In recent years a master of business administration degree has become a powerful accessory, if not an absolute essential, for anyone aiming to reach the top in the corporate world. It has also proven its worth in helping to break the monopoly of traditional establishment types in board rooms around the globe, as ambitious managers and professionals from developing nations have used the b-school experience to break through the traditional glass ceiling. But future international business leaders who want to go to business school today are typically not earning enough to be able to afford it, and borrowing the money for tuition has become paralyzingly difficult. Is the credit crunch threatening to stop up the talent pipeline?
Until major banks went from lending to practically anyone to lending to almost no one, prospective M.B.A.s had little difficulty financing their studies. As recently as last year, foreign students heading for a top business school in the U.S. could rely on the CitiAssist program for a loan of up to $150,000, without a U.S. co-signatory. Now, with Citigroup shored up by government money, that program, along with the great majority of its counterparts, has gone the way of the dinosaur, and candidates from outside the U.S. are having a harder and harder time finding funding. (Homegrown students, though generally pinched, have far more loan options than foreigners.)
Several of the leading American schools have reacted quickly to try to address the fix international applicants are in. Harvard Business School and the University of Michigan, have created finance packages by partnering with credit unions; New York University and Chicago have turned to banks like JP Morgan Chase that were less badly hurt by the credit crisis than their competitors. Duke-Fuqua has gone a step beyond by putting its money where its mouth is. In an impressive display of faith in the long-term value of its M.B.A. program, Duke-Fuqua has agreed to underwrite overseas student loans itself and pay off any defaults that may arise.
However, while no one can accuse U.S. schools of failing to respond to the student credit crisis, their European counterparts have come up with the most innovative ways of funding tomorrow’s business leaders. Those innovative approaches are certainly needed: Research shows that 60% of potential applicants to schools on the continent are now experiencing financing problems. Keen to tackle that challenge, Insead, in France, and Vlerick Leuven Gent Management School, in Belgium, have adopted a radical new M.B.A. loan scheme devised by a British company, Prodigy Finance.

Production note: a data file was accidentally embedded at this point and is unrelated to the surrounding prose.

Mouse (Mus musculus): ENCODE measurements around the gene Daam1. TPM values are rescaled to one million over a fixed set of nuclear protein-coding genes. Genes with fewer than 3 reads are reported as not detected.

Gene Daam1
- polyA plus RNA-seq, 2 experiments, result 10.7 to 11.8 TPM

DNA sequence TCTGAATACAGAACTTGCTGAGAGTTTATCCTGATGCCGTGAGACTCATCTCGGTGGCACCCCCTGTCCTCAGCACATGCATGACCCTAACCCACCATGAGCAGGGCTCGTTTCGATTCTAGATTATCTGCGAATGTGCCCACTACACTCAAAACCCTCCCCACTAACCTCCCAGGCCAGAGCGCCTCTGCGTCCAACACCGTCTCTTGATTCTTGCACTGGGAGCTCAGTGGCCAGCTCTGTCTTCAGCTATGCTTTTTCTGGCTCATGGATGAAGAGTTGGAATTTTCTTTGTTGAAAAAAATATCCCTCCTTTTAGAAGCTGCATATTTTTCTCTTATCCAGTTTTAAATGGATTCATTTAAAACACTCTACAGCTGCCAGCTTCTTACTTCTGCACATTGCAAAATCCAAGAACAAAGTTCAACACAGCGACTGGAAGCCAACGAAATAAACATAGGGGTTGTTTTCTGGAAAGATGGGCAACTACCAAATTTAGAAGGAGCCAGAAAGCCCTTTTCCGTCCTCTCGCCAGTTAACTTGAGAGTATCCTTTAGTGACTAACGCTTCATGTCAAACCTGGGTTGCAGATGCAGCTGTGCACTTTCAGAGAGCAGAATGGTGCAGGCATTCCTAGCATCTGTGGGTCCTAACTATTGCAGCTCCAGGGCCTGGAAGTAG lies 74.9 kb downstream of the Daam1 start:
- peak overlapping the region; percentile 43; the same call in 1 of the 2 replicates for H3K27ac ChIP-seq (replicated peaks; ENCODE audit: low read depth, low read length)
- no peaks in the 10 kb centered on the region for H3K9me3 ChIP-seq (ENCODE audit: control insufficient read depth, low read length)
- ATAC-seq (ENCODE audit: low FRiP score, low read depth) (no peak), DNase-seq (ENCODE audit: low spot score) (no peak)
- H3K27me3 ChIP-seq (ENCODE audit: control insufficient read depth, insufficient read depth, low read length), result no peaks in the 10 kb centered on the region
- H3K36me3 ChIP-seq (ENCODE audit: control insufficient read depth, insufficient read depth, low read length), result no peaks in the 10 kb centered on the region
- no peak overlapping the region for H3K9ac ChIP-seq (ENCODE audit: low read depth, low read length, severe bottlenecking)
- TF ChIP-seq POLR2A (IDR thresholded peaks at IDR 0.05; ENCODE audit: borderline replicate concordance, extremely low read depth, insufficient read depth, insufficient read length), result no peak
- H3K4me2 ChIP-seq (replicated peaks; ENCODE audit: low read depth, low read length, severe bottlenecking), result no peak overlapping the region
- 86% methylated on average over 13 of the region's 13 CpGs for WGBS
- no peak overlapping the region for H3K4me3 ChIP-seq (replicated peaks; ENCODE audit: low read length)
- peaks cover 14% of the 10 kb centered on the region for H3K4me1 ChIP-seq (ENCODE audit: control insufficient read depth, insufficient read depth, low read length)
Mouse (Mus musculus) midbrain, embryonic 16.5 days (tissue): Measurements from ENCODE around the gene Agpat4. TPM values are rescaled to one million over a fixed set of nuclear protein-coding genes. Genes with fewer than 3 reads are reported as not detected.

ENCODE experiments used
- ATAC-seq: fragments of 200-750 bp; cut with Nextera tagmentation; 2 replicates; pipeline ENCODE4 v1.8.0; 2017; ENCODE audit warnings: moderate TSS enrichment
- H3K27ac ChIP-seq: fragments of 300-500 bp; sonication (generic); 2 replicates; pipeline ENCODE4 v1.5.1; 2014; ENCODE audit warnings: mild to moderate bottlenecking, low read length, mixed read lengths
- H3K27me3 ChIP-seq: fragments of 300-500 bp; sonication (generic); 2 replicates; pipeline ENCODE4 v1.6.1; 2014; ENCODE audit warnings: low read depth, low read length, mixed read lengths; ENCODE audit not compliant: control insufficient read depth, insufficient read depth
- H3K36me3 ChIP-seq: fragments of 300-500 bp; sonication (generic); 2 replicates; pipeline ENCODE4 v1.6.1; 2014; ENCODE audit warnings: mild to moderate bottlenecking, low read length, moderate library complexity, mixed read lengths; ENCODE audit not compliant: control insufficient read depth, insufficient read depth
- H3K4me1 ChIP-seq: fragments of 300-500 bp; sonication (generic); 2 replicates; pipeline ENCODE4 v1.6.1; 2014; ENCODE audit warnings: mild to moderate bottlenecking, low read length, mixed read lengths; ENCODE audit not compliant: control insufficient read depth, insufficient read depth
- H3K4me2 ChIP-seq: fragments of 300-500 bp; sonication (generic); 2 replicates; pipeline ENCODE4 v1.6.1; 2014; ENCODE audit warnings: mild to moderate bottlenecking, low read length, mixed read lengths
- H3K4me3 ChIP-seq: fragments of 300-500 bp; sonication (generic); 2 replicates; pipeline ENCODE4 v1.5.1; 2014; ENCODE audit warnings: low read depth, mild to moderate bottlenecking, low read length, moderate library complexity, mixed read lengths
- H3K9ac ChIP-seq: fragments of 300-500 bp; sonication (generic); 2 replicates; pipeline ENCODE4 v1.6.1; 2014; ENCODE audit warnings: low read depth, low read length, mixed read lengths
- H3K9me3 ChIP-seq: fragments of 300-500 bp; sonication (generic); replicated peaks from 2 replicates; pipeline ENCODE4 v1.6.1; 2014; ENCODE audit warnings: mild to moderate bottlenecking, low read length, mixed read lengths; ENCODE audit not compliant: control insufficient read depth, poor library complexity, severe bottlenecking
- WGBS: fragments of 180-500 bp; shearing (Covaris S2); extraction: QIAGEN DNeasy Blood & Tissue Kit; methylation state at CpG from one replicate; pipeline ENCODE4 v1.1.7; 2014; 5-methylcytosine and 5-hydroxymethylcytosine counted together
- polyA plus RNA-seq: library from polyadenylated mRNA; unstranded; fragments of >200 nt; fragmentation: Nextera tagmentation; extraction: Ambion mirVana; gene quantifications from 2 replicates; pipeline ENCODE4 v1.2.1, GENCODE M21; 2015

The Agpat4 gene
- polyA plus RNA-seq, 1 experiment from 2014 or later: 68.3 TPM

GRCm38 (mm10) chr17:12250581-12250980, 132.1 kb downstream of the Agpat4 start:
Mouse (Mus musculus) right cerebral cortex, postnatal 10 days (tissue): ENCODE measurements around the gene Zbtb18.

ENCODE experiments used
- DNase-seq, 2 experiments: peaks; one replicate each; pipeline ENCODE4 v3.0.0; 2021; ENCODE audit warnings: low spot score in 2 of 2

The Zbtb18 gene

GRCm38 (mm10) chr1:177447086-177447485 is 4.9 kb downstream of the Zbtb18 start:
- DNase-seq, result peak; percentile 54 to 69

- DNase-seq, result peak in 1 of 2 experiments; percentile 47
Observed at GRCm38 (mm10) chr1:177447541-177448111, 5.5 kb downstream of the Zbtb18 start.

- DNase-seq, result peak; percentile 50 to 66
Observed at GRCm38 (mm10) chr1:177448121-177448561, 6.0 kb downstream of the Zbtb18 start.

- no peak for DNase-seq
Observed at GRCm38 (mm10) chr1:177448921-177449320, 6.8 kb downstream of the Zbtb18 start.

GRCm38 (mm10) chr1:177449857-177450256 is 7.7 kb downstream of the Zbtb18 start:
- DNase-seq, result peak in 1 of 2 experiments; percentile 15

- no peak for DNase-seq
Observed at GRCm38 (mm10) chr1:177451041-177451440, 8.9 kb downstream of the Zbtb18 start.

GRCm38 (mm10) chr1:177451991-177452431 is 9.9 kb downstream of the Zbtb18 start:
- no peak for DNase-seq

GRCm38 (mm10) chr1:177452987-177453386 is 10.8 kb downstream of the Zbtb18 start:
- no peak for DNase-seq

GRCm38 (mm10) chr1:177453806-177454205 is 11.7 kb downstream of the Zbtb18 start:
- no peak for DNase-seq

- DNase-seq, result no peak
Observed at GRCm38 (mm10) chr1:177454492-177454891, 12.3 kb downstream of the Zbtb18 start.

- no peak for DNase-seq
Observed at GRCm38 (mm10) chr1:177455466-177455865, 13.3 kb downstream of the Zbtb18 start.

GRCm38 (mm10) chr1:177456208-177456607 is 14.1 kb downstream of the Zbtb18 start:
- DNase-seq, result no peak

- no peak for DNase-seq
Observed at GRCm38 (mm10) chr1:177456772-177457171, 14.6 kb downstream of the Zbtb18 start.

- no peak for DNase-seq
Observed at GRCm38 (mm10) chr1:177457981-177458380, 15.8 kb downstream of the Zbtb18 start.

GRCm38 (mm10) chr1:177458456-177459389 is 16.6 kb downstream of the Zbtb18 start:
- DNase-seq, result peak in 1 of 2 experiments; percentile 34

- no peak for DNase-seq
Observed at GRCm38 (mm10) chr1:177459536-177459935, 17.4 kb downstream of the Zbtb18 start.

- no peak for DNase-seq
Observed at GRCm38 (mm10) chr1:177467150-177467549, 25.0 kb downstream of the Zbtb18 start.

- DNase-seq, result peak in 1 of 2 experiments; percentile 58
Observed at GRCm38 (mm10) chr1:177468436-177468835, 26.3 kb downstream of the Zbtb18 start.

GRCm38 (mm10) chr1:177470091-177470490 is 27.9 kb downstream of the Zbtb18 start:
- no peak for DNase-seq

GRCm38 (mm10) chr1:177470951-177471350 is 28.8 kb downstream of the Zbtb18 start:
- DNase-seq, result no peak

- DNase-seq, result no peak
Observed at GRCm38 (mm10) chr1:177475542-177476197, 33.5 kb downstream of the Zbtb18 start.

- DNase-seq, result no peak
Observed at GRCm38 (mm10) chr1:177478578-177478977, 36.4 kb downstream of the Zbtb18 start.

One of Prodigy’s founders, Cameron Stevens, had to struggle to finance his own M.B.A. He had worked extensively in the Far East, so he had no credit record with banks in his native South Africa, yet because he wasn’t a citizen of Malaysia, where his office was based, he couldn’t get a loan from local banks. Out of this double-bind grew the idea of turning the standard M.B.A. funding model on its head and allowing international candidates to obtain loans regardless of their background or nationality, based on their future earning potential rather than their financial history. Prodigy doesn’t rely on blind faith in the future earning power of business school graduates; rather it attempts to quantify it more scientifically with the use of a proprietary scorecard. The scorecard combines earnings statistics from past graduates with numbers for current and predicted economic circumstances such as geographical differences in pay and the need for particular skill sets, to gauge whether loans are safe. Over 35 nationalities were included in a pilot at Insead, and the scheme has so far generated more than $5 million in loans, with a 100% repayment rate.
For its next trick, Prodigy has come up with another new financing vehicle, a $70 million “community education bond” for Insead. The five-year bond is being sold to the school’s alumni and corporations it has relationships with, allowing them to help fund the next generation of students while earning a decent return. Insead will also be investing its own endowment in the issue, the first of the top schools to enter into such an arrangement. This call to alumni and partners to invest in their own community seems to be working. Prodigy’s challenge now is to expand it to other major institutions. Executives of the company say they are already in advanced talks with other top schools and their alumni groups.
Necessity is once again the mother of invention. These new ways to plug the M.B.A. funding gap left by the banking community may change the way students finance their business education for good. It’s possible that when the banks finally do decide they want to move back into business school student loans, they won’t find nearly as eager or appreciative an audience as they had before.